S&P: La Paz County Industrial Development Authority, AZ Bond Rating Lowered To 'BB' From 'BBB'; On CreditWatch Negative
The lowered rating reflects our view of the industry's inherent volatility, primarily because of the potential fluctuation for facility demand, its essentiality, and the uncertainty created by event risks and changes in policy at the federal level. As a result of the Aug. 18, 2016 memo by the U. S. Department of Justice directing the Federal Bureau of Prisons to "reduce and ultimately end the use of privately operated prisons" based on the assertion that they do not maintain the same level of safety and security and do not save substantially on costs relative to facilities operated by the Federal Bureau of Prisons the Department of Homeland Security directed a subcommittee to review its current policy and practices concerning the use of private immigration detention centers and evaluate whether the practice should be eliminated. A potential policy shift could have a significant impact on the credit quality of the bonds secured by revenues pledged under contracts with Immigration and Customs Enforcement (ICE) due to the nature of the federal contracts. All of the contracts with ICE are term-limited and subject to renewal and termination.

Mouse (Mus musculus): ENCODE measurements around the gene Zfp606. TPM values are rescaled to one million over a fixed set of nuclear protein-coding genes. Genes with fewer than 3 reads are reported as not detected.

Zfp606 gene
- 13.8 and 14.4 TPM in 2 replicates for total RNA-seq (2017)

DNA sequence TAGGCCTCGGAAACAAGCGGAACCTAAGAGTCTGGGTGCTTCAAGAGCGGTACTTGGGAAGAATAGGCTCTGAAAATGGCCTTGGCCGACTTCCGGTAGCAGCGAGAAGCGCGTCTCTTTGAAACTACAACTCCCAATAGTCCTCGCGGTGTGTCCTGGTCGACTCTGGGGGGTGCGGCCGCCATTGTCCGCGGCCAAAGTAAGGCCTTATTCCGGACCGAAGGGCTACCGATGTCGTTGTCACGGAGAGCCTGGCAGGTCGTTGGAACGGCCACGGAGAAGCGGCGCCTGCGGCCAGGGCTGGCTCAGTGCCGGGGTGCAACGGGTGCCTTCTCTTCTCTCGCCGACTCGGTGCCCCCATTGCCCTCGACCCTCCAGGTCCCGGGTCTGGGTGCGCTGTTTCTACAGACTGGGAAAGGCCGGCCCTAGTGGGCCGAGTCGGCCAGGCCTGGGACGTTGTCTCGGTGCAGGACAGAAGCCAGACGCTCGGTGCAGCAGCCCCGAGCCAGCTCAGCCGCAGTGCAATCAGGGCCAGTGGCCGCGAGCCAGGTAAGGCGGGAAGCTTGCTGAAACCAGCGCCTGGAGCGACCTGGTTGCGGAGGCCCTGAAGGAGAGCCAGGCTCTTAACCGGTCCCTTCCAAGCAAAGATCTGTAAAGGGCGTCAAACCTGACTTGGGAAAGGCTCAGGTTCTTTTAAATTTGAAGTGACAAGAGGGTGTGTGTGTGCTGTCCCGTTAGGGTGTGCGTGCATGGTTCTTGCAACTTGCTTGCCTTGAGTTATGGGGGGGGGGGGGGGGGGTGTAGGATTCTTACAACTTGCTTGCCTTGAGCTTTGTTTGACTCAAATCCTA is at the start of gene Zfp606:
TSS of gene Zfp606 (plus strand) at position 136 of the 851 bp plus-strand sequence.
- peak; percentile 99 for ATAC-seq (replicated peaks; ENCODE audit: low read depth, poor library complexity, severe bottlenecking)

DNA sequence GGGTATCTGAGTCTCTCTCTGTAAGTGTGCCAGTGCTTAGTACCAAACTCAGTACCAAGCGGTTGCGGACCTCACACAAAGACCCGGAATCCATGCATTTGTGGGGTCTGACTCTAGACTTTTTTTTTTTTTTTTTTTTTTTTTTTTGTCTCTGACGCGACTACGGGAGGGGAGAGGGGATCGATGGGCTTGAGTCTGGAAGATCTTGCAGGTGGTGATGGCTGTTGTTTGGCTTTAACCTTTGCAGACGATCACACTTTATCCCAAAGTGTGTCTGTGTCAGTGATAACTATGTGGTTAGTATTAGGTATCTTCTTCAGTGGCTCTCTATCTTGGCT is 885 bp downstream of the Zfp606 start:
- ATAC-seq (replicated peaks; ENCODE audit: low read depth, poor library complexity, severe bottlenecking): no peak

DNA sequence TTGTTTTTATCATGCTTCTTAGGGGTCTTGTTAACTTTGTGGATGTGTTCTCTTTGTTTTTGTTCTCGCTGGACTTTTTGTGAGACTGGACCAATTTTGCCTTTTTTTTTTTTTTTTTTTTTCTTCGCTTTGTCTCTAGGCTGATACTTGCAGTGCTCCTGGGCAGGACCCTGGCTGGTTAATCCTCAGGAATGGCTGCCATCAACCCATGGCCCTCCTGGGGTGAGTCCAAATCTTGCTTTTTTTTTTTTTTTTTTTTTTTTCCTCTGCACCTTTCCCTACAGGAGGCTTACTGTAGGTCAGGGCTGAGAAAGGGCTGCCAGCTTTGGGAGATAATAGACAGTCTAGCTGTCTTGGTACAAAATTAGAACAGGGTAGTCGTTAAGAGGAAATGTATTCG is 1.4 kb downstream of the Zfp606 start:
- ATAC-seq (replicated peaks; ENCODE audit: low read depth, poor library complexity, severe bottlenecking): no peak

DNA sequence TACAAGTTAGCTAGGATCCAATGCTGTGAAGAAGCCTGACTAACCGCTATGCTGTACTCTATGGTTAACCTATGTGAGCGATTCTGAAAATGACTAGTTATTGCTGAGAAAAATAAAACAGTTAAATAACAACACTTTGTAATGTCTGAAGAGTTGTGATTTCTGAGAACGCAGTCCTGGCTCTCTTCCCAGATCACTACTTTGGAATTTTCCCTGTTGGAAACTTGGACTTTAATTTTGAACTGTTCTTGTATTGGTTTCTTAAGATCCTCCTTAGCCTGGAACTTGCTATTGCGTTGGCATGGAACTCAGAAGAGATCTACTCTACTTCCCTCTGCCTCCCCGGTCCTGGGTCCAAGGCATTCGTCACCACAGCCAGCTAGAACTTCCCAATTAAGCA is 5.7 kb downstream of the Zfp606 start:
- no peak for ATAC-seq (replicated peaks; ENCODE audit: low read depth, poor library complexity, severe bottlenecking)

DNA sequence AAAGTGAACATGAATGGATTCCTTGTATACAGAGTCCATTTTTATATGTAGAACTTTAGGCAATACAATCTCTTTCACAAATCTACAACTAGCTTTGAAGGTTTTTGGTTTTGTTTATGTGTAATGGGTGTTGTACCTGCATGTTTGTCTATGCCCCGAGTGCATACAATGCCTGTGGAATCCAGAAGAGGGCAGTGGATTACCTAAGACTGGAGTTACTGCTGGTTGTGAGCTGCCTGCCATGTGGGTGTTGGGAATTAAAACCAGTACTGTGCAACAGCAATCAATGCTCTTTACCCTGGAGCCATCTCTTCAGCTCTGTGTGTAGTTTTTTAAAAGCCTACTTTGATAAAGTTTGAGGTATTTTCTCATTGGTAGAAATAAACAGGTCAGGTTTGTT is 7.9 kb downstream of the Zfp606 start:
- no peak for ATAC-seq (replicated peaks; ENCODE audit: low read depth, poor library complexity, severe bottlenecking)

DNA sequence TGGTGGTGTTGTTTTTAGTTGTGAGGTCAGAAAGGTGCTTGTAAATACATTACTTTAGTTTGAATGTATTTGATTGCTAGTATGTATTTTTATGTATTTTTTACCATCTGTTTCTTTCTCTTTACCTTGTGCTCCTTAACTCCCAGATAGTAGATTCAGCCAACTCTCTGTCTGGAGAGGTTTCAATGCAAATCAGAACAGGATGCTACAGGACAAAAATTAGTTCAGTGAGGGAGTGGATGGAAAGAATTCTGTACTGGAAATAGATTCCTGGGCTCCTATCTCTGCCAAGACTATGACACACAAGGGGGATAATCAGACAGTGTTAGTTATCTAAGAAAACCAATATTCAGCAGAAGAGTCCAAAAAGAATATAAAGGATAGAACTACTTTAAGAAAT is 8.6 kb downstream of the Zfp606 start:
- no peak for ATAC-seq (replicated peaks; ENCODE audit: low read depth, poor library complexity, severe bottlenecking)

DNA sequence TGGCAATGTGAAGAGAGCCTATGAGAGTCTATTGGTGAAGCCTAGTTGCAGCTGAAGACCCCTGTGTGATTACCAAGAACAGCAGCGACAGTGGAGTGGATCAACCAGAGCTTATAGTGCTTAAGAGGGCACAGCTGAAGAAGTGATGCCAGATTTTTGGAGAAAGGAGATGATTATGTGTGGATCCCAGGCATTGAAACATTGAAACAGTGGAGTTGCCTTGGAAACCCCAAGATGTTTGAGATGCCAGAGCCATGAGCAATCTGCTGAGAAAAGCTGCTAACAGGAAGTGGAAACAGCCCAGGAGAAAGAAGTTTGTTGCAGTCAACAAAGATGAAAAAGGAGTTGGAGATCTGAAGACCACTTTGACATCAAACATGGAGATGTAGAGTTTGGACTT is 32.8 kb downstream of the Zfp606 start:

"While we believe the Department of Justice actions and Department of Homeland Security subcommittee indicate a potential shift in federal policy with respect to private detention centers, we are distinguishing between contracts with the Federal Bureau of Prisons and ICE," said S&P Global Ratings credit analyst Jenny Poree. "Further, there is capacity within the FBOP system to transfer inmates to FBOP operated facilities whereas according to ICE, there is only capacity to house 11% of the current detainee population in ICE owned and operated facilities, creating a practical limitation on the speed and magnitude of potential detainee movement. We will continue to monitor the situation and take necessary rating actions as necessary," Ms. Poree added.